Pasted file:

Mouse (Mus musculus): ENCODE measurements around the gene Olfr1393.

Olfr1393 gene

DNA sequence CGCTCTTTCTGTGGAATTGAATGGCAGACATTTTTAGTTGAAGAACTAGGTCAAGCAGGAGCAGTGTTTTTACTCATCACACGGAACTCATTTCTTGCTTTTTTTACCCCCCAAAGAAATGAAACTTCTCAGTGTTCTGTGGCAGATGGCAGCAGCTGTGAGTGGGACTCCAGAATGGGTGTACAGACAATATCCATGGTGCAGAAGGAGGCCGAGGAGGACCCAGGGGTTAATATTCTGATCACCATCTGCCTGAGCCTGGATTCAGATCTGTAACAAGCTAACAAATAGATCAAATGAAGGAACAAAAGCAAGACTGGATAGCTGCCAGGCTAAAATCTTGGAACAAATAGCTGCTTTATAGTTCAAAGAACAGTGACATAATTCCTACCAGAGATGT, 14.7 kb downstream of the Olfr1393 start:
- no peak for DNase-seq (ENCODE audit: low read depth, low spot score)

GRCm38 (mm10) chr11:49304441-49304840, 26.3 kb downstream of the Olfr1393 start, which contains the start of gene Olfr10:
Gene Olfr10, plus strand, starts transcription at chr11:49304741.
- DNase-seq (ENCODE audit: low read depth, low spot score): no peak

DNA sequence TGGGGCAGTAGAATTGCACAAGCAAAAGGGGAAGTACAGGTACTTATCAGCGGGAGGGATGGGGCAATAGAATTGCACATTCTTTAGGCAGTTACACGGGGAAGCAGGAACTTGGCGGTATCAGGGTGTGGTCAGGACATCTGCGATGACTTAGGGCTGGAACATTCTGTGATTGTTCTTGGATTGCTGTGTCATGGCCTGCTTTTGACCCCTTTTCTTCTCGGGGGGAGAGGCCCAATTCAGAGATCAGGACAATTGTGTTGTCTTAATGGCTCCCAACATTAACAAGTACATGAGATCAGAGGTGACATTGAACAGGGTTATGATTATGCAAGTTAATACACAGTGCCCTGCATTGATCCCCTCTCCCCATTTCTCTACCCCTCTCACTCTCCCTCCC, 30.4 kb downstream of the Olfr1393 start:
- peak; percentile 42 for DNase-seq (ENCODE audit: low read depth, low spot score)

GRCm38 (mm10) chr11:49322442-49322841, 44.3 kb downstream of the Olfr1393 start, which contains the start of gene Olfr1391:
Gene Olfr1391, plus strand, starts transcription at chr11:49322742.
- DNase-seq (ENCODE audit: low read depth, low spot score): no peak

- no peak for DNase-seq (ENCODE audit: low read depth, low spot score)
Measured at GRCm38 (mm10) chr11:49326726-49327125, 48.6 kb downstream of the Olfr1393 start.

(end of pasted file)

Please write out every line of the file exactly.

Mouse (Mus musculus): ENCODE measurements around the gene Olfr1393.

Olfr1393 gene

DNA sequence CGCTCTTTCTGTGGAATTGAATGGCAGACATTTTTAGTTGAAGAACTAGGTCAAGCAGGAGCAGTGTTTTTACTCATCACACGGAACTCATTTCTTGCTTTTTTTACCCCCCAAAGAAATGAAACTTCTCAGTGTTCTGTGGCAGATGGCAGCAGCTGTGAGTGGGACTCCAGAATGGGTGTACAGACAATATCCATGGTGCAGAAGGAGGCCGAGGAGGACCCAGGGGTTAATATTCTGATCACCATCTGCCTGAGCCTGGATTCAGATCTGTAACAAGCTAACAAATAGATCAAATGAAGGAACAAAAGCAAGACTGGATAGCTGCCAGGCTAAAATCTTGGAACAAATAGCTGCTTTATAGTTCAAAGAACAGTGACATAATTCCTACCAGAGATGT, 14.7 kb downstream of the Olfr1393 start:
- no peak for DNase-seq (ENCODE audit: low read depth, low spot score)

GRCm38 (mm10) chr11:49304441-49304840, 26.3 kb downstream of the Olfr1393 start, which contains the start of gene Olfr10:
Gene Olfr10, plus strand, starts transcription at chr11:49304741.
- DNase-seq (ENCODE audit: low read depth, low spot score): no peak

DNA sequence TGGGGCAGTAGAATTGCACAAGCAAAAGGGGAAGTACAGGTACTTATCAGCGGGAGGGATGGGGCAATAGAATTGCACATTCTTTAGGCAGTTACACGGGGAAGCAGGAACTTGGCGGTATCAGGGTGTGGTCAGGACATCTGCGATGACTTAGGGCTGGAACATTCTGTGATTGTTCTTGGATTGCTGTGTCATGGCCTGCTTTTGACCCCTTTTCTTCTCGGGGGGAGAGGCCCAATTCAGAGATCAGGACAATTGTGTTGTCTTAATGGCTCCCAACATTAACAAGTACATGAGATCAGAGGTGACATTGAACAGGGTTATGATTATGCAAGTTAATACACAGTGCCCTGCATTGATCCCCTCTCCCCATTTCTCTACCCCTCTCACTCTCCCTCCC, 30.4 kb downstream of the Olfr1393 start:
- peak; percentile 42 for DNase-seq (ENCODE audit: low read depth, low spot score)

GRCm38 (mm10) chr11:49322442-49322841, 44.3 kb downstream of the Olfr1393 start, which contains the start of gene Olfr1391:
Gene Olfr1391, plus strand, starts transcription at chr11:49322742.
- DNase-seq (ENCODE audit: low read depth, low spot score): no peak

- no peak for DNase-seq (ENCODE audit: low read depth, low spot score)
Measured at GRCm38 (mm10) chr11:49326726-49327125, 48.6 kb downstream of the Olfr1393 start.